Que Choisir sent 150 samples of fruit to an independent laboratory for to be tested for over 500 molecules linked to pesticide use.
It looked at seasonal fruit grown in France as well as produce imported from abroad, buying the apples, pears, grapes and strawberries from a variety of retail outlets, such as major supermarkets, hard discounters
and specialist organic shops.
80% of the fruit contained at least one residue.
All of the fruit samples that were pesticide-free were organic, with one exception.
Lower pesticide exposure is among the top reasons people buy organic foods, and a study conducted last year – thought to be the biggest of its kind – assessed pesticide exposure of 4,400 consumers, finding that people who eat organic foods have about half the pesticide exposure of those who eat conventional produce.
Despite the much greater exposure to pesticide residues on conventionally-produced food, non-organic consumers were still 500 times below established risk levels, said the researchers.
The tests commissioned by Que Choisir found an average between five and seven molecules on the fruit samples. Grapes were the worst offenders, with one sample containing as many as 15 different molecules, followed by strawberries (14), pears (12) and apples with 11.
A total of 85 different chemicals were identified across all the samples which 150 different pieces of fruit, although the tests showed that all conformed with regulation on pesticide limits, apart from one sample of Spanish strawberries which exceeded maximum authorised amounts.
It also found traces of some pesticides that are not authorised in France, or in the producer country (Italy or Spain).
Director of research at France’s national agronomy research centre INRA, told Que Choisir that pesticide use has completely shaped the food sector, from farm to fork.
“For example: there are varieties of potato that are resistant to mildew – a scourge that can require ten to fifteen treatments. But they are not the long, regular-shaped potatoes that industry wants for frying. The result is that they are not cultivated.”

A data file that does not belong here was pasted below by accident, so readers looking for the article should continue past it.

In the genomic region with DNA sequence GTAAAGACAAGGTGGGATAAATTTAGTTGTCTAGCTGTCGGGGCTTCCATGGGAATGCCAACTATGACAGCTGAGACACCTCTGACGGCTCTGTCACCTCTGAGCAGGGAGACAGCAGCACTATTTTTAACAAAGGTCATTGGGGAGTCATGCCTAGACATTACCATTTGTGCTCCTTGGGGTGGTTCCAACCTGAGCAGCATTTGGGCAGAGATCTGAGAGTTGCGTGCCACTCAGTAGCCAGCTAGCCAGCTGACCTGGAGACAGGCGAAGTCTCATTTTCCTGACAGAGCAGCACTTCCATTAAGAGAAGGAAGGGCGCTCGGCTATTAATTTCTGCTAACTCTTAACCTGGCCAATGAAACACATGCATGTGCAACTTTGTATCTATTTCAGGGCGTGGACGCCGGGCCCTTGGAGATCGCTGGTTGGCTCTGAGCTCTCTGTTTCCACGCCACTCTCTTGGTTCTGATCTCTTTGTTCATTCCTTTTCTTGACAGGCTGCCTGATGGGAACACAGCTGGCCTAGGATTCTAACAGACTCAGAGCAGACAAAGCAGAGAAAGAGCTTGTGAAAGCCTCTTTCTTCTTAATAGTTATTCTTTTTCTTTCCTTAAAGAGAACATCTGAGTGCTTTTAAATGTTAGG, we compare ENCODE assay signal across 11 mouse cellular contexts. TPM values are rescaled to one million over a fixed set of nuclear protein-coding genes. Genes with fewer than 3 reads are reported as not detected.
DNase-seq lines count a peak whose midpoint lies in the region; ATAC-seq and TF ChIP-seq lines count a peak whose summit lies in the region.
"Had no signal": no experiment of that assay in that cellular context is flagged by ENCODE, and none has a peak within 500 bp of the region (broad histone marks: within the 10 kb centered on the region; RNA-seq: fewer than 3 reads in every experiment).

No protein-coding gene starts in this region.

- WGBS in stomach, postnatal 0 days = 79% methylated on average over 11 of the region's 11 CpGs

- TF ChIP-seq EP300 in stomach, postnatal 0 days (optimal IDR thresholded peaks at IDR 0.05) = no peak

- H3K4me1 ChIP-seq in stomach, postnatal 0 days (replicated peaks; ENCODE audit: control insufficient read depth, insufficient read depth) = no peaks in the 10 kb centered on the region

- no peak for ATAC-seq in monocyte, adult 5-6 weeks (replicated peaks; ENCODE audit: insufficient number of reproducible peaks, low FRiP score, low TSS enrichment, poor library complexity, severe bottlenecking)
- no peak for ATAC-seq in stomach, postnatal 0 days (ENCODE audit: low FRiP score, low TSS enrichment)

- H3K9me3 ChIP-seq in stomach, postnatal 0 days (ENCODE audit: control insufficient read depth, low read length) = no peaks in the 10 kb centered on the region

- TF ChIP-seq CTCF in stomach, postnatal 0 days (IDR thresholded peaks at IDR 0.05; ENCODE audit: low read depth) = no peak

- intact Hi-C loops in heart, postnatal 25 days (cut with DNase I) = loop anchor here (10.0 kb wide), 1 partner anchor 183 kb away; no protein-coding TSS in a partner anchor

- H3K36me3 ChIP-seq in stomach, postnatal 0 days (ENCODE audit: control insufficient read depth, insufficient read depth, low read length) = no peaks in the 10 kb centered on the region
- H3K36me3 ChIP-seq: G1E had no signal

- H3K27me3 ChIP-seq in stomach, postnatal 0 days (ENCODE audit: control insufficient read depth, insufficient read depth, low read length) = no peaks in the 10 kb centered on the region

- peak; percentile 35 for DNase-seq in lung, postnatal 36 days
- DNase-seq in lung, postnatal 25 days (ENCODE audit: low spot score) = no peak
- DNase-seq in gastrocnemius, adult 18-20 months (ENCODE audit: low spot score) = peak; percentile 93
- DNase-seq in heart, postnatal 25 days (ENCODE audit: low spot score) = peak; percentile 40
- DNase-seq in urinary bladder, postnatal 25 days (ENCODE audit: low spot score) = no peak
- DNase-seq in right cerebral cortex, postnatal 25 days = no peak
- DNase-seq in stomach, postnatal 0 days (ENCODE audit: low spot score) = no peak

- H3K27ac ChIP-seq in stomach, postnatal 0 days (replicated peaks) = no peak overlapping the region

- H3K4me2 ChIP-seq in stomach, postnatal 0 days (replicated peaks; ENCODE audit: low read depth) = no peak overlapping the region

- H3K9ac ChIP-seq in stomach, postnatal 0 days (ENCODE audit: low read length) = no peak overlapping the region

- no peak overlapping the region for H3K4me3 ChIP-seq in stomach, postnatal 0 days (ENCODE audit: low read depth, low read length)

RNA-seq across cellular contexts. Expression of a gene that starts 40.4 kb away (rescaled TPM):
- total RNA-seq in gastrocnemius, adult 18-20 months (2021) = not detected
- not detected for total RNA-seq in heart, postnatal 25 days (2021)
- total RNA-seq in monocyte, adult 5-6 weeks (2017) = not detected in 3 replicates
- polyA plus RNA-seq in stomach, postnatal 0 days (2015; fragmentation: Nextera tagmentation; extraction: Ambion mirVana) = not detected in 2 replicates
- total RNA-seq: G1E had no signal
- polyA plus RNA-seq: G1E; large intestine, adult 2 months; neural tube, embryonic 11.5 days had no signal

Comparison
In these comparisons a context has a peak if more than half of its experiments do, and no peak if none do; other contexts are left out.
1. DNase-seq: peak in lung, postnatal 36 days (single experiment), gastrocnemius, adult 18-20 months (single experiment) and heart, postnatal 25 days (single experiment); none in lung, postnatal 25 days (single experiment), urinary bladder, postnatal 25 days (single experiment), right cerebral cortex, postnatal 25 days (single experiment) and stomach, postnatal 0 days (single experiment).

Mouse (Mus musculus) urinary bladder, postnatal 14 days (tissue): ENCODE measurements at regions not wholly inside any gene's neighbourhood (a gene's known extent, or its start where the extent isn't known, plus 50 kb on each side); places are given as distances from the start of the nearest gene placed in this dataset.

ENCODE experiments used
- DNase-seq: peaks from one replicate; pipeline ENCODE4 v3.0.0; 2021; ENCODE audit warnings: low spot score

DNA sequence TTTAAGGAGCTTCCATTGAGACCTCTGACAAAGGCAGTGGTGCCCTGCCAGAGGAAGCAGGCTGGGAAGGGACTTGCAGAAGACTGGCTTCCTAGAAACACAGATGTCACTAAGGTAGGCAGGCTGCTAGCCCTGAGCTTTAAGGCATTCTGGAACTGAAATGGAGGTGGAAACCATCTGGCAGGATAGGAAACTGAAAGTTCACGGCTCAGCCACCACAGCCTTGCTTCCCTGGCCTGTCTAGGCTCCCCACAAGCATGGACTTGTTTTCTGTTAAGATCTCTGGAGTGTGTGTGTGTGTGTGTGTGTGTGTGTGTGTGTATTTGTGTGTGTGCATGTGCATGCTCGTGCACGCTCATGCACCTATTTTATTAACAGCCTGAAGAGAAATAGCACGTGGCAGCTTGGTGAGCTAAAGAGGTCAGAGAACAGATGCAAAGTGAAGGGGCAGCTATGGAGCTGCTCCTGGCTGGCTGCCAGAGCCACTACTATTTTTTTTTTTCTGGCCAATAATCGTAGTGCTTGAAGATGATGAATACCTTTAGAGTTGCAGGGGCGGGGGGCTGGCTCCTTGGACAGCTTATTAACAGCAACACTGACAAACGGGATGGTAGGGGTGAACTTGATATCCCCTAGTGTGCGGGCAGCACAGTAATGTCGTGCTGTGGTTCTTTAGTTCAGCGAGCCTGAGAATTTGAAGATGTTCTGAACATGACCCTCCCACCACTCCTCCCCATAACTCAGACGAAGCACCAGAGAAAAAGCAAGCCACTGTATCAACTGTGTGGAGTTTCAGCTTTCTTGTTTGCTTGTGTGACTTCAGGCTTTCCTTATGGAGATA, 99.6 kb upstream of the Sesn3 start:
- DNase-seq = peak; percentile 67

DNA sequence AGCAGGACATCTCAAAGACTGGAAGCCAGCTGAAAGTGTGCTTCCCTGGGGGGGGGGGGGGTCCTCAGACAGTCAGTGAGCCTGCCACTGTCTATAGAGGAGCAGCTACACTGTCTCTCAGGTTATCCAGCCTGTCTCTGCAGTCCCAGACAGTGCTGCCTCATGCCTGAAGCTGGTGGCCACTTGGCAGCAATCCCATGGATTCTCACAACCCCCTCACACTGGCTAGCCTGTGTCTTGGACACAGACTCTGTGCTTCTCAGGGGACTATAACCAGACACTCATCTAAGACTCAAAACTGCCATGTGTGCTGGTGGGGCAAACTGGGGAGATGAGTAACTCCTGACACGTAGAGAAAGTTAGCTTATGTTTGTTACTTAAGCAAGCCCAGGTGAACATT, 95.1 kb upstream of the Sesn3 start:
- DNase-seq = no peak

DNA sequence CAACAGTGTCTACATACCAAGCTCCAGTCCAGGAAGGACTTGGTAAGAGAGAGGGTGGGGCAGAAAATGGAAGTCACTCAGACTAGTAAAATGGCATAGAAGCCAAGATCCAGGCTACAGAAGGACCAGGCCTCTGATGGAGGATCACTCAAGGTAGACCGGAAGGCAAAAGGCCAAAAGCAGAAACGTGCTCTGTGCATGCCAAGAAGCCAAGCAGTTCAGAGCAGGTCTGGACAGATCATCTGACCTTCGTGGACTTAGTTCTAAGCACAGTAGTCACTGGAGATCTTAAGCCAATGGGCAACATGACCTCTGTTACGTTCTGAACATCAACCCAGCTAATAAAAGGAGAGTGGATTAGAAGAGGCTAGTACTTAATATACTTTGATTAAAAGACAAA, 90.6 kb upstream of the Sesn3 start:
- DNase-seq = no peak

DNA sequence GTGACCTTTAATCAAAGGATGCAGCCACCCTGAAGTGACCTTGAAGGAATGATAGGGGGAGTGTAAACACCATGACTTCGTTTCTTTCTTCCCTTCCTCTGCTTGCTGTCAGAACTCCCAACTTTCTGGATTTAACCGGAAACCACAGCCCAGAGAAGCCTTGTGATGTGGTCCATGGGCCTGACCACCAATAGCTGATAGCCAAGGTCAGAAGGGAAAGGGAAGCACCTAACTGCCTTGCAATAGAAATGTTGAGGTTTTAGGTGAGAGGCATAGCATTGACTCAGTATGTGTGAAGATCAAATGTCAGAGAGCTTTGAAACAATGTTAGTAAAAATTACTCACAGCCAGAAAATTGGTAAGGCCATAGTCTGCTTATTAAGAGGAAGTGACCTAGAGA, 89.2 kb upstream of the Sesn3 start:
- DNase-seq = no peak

According to statistics from the French Ministry of Agriculture, the average farmer applies pesticides to crops around 35 times each year.
59,000 tonnes of pesticides were used by French farmers in 2014.
“Of course, we are talking about small doses,” says Fabienne Maleysson, Que Choisir’s technical editor. “But we are exposed to them all our lives and we don’t really know what the consequences are.
“All the same, the overall conclusion is still in favour of fruit and vegetables. We need to keep eating plenty of them if we are to maintain good health. The solutions are eating organic -if you want to and can afford it - or peeling fruit and vegetables where possible.”
Peeling can reduce by up to half the number of pesticide residues consumed. “Washing fruit, on the other hand, has almost no impact,” Maleysson added.
But a study published recently in the journal Nutrition Today, found that negative information on pesticides and herbicides could be interpreted by consumes as scare stories, with the result that they simply buy less fruit.
The researchers surveyed 510 low-income consumers in the US and found that information messages linking fruit and vegetables with pesticides made people less likely to buy fruit and vegetables in general, whether organic or conventionally produced.